He was mortified by his mother — until he wasn't

Andresandhismom-zocalo.jpgAndrés Martinez, the Washington editor of Zócalo Public Square and vice president of the New America Foundation, writes a read-worthy Mother's Day piece at the Zócalo website. When he was growing up in Mexico, he writes, "I had extra reason to be mortified. Mom was just so—how to put this?—different." An American who spoke Spanish with a heavy gringa accent, and who insisted on speaking English to Martinez's friends. A Dallas native, she "loved Mexico with the passion of the convert."

Then Martinez went away to college, began his own family, and was no longer mortified by her ways. This was the first Mother's Day since he got the phone call, in February.

I would love to tell you that there was something particularly poignant or meaningful about my last conversation with my mother in February, but I can’t....

I was at the Houston airport, changing planes on the way back from a work trip to Mexico. I was seated at the counter of Johnny Rockets, having ordered a burger. I dialed Mom to tell her the trip was great, and that Sebastian (her 9-year-old grandson) and I would come see her the next day, Sunday afternoon. I asked if she had watched any of the Winter Olympics. She said yes, and we agreed it was all so beautiful. Truth be told, I probably rushed things along to get off the phone as my burger was arriving, and my flight was leaving shortly.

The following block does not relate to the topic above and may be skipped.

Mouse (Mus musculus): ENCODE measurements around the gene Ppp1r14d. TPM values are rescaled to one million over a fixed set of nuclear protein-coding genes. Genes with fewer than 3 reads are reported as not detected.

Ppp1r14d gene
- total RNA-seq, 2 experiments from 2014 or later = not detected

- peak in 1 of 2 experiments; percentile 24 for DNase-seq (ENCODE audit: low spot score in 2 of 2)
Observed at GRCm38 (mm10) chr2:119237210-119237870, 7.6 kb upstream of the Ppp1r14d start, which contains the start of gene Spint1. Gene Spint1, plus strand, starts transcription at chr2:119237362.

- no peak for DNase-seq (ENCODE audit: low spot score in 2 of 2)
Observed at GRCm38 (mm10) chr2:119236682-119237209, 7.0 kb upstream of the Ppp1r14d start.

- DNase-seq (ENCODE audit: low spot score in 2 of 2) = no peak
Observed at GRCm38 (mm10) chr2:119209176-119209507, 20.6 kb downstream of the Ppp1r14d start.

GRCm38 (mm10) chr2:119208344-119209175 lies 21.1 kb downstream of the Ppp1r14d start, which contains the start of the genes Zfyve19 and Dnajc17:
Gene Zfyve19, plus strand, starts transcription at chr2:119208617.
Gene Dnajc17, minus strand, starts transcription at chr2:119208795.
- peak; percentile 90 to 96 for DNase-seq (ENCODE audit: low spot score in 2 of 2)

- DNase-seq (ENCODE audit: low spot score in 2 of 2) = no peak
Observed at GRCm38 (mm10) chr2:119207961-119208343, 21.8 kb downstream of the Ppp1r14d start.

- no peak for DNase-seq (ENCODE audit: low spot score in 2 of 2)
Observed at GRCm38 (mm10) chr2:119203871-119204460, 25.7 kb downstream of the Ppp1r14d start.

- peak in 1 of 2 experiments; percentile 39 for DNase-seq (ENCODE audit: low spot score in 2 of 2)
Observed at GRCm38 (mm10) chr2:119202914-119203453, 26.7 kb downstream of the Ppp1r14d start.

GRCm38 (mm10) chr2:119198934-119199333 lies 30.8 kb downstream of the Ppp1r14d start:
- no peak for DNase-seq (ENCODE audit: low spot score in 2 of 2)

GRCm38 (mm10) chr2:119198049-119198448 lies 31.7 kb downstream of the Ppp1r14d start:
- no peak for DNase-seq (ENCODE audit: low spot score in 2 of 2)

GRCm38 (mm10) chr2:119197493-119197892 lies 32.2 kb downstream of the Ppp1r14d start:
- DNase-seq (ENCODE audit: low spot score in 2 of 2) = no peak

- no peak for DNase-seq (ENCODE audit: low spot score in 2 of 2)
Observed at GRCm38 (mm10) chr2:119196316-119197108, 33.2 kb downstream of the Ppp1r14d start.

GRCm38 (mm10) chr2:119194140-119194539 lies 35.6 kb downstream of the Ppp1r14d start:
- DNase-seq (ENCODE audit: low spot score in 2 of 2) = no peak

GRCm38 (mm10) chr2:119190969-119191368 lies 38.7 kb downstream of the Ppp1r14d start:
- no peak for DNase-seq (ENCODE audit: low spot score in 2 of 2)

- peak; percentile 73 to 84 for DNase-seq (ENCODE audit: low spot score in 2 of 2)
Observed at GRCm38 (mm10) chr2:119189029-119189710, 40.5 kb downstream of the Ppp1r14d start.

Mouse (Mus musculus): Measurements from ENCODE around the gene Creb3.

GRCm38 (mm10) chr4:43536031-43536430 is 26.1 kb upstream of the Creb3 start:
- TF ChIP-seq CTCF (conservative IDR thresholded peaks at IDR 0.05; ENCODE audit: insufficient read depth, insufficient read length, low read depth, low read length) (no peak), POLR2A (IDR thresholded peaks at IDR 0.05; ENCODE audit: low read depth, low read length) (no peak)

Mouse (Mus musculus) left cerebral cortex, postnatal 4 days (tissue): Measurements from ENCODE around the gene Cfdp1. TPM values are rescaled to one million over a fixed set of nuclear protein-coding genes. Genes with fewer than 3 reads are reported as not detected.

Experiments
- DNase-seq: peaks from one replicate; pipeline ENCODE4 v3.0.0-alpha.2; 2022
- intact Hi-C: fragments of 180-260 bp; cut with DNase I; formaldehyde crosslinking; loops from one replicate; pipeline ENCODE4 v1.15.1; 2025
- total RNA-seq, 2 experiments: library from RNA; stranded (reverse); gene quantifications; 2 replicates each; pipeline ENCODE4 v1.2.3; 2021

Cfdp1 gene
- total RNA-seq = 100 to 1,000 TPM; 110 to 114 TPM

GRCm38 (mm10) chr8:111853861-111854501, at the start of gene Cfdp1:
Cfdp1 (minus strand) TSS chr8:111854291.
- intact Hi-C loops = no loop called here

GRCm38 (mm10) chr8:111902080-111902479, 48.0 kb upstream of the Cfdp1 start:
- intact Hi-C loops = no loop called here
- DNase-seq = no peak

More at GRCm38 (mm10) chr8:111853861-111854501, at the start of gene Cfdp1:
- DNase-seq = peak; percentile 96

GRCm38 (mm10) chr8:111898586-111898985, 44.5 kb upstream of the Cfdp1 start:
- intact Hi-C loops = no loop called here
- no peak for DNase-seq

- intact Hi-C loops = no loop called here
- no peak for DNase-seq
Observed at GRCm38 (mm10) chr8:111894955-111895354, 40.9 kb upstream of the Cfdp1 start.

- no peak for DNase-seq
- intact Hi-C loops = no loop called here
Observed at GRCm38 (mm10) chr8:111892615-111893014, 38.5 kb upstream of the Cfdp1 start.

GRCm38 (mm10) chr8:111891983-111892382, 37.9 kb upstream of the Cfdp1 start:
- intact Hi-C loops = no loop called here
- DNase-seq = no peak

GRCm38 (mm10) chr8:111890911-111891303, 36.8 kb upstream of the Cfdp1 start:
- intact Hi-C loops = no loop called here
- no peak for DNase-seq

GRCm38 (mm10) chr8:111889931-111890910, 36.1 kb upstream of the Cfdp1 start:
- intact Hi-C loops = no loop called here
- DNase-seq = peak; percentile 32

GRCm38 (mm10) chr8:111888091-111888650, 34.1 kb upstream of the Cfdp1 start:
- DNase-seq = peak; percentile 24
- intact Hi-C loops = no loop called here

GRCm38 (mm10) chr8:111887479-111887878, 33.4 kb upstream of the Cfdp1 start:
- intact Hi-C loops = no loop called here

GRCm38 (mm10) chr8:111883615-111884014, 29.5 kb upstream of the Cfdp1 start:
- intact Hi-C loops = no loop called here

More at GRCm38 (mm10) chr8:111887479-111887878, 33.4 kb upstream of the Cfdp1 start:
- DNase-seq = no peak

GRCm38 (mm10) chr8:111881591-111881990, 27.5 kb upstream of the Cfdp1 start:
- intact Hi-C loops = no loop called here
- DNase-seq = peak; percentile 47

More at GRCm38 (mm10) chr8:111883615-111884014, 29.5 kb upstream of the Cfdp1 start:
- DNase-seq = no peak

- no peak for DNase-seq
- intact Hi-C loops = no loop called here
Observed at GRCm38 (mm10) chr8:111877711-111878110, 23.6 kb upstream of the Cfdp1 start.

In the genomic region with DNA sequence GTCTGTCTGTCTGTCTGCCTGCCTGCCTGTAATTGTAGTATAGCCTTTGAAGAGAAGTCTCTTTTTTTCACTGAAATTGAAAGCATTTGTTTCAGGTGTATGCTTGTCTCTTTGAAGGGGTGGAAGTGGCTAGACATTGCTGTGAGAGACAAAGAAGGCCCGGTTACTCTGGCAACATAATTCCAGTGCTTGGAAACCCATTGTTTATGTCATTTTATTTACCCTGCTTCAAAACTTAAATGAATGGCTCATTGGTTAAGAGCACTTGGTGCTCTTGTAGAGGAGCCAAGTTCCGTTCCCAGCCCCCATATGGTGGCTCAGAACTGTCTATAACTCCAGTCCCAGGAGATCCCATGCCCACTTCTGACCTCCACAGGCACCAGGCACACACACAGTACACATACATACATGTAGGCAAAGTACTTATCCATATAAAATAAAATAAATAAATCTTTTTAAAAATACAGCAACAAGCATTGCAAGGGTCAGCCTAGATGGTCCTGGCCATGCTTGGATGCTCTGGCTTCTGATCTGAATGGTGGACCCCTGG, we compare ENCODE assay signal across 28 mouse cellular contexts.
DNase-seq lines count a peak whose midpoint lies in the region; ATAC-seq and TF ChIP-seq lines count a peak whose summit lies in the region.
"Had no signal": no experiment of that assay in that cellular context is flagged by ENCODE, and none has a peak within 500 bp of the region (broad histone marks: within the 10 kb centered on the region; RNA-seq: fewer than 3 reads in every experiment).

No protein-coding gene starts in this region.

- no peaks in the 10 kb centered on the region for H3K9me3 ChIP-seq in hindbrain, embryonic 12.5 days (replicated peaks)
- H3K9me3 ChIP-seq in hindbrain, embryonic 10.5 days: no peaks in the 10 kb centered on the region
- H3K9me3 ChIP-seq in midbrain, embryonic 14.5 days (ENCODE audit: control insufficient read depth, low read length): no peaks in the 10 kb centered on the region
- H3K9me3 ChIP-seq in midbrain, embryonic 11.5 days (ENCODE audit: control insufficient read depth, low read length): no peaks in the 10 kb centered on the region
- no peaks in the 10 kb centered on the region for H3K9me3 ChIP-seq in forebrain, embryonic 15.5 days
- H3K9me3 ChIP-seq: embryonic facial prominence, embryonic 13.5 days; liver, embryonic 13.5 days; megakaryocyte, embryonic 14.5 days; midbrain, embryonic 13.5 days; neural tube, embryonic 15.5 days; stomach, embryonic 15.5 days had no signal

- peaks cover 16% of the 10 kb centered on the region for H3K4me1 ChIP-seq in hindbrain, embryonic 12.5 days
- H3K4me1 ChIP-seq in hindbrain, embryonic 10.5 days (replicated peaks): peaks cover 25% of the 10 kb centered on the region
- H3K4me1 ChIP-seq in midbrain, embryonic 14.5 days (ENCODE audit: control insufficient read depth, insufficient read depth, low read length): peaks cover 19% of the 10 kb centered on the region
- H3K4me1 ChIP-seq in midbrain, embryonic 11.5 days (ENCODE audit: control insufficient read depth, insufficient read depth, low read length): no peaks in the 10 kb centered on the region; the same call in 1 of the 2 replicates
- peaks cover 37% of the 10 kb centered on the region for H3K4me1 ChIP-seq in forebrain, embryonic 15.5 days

The day Mom died I got the call from the retirement home as I was picking up some things at the grocery store to bring to her in a few hours. Every time I pick up bananas now I remember that moment and how I abandoned my cart to run out of the store, grocery mission aborted.

The police officer sat me down in the lobby to inform me that Mom had passed peacefully in her sleep, seeming to belie the need to have a cop involved. What should be done with the body, he asked. I looked at him, befuddled, unprepared for the pace with which things were unfolding. The officer suggested that, for now, I go with a funeral home down the road and think things through overnight.

It wasn’t until about midnight that I remembered, with a jolt, what she wanted...

More at Zócalo.

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